Jurrien Timmer – Taking stock of the markets
Stay up-to-date with the markets as Fidelity’s Director of Global Macro Jurrien Timmer weighs in on the latest developments.
Time for lower expectations
Jurrien Timmer, Director of Global Macro, talks about why he feels that investors may need to lower their expectations. Although he feels that stocks won't necessarily suffer a major decline, he believes the strong returns and low volatility of recent years appear unlikely to repeat.
Lower Stock Valuations May Be a Trade-Off of Higher Trade Tariffs
Jurrien Timmer, Director of Global Macro, looks at the recently proposed trade tariffs, which could threaten to squeeze stock valuations in the coming months. However, strong earnings growth could mitigate any decline in equity prices.
Storm Clouds and Silver Linings
Jurrien Timmer, Director of Global Macro, analyzes the recent market volatility. Although stocks recently plummeted 12% over a two-week period, but it may be just what the market needed as bond yields seem to be in better sync with the Fed and equity valuations appear more reasonable.
Market shakeup: What's next?
Jurrien Timmer, Director of Global Macro, talks about the recent market pullback. He says that with valuations down and earnings strong, this is still a bull market, but a more late-cycle one than we’ve seen.
Two Roads the Market May Follow
Jurrien Timmer, Director of Global Macro, analyzes prior secular bull markets and the findings suggest the current bull market could continue into 2019. One counter-argument against this rosy outlook is that, over the long term, high starting valuations can lead to lower future returns.
Four Key Drivers for Stocks in 2018
Jurrien Timmer, Director of Global Macro, talks about how earnings, liquidity, Fed policy, and China could be notable market movers in 2018. The year may produce a more balanced risk-return dynamic, as earnings moderate to historic trend level and financial conditions start to tighten.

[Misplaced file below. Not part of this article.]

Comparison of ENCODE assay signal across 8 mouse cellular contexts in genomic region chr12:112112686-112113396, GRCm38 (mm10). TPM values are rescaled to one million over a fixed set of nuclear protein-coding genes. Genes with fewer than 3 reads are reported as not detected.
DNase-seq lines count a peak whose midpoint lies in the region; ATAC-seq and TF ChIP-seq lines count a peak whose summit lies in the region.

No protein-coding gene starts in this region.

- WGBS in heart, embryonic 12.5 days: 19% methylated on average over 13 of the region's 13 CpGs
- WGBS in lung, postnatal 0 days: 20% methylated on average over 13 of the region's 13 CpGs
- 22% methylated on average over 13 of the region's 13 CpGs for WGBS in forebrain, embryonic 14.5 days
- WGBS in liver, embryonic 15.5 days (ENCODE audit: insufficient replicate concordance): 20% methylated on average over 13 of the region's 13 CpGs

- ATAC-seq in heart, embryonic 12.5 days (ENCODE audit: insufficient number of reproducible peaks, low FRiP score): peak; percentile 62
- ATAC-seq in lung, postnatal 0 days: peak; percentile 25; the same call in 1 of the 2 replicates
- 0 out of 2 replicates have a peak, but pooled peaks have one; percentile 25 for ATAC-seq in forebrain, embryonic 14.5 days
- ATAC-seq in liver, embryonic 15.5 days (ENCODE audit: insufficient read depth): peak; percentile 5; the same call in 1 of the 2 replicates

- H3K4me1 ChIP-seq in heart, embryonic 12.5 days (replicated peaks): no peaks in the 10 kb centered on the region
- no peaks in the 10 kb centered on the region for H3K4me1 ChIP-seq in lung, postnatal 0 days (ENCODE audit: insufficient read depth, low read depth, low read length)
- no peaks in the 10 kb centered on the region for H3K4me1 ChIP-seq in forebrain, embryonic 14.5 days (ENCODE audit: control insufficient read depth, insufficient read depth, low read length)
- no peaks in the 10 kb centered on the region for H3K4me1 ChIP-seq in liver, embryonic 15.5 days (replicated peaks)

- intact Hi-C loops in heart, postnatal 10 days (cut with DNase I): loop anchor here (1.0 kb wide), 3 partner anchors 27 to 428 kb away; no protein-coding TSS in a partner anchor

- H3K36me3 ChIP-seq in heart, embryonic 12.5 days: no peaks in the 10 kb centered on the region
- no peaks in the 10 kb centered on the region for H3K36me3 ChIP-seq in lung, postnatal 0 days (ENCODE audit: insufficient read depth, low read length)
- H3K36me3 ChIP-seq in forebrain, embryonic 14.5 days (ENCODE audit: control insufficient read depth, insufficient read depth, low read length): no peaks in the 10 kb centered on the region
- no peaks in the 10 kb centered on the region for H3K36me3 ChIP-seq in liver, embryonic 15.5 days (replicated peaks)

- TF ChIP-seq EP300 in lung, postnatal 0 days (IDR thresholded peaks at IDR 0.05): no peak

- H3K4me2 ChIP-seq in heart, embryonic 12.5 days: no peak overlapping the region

Minus Inflation and Leverage, a Bear Market Doesn’t Add Up
Jurrien Timmer, Director of Global Macro, talks about how without excessive leverage or rising inflation, a bear market seems unlikely.
As Good as It Gets
Jurrien Timmer, Director of Global Macro, talks about how, with growth drivers maturing, it’s time to view the investment landscape through a more critical lens. Although an imminent correction is doubtful, the question in coming years remains how the end of the global easing cycle will affect the investing environment.
Another Milestone on the Road to Policy Normalization
Jurrien Timmer, Director of Global Macro, talks about how, despite the Federal Reserve holding rates steady in September, their plan to start rolling down their balance sheet signifies a major milestone, underscoring the central bank’s commitment to unwind its nearly decade-long easy-money policy.
The Conversation We'll be Having for Years to Come
In this article, based on a U.S. article, Jurrien Timmer, Director of Global Macro, believes that the timing and degree of monetary policy normalization will likely come down to the overall growth environment and inflation. A strong economic and earnings backdrop should allow central banks to normalize faster than a weak one.
After a snail-paced start, the Fed’s rate tightening cycle is shifting into high gear
Jurrien Timmer, Director of Global Macro, talks about why he thinks that stocks can rally through more rate hikes by the U.S. Federal Reserve (the Fed).
As long as corporate earnings and the economy remain robust, financial conditions suggest the Fed can continue on its rate tightening path without sinking the economy.
Will the markets’ fairy-tale year have a happy ending?
Jurrien Timmer, Director of Global Macro, looks at how 2017 has been a Goldilocks year so far, with stocks and bonds up amid record-low volatility. But with the Fed pencilling in seven more rate hikes in the next two years, 2018 could be a different story.
Taking stock of the market’s mood
Jurrien Timmer, Director of Global Macro, takes stock of the current markets.
He finds that international developed- and emerging-market stocks have beaten U.S. equities on a one-year and year-to-date basis, which he expects to continue. However, he also cautions that equity returns in general could in future be more subdued.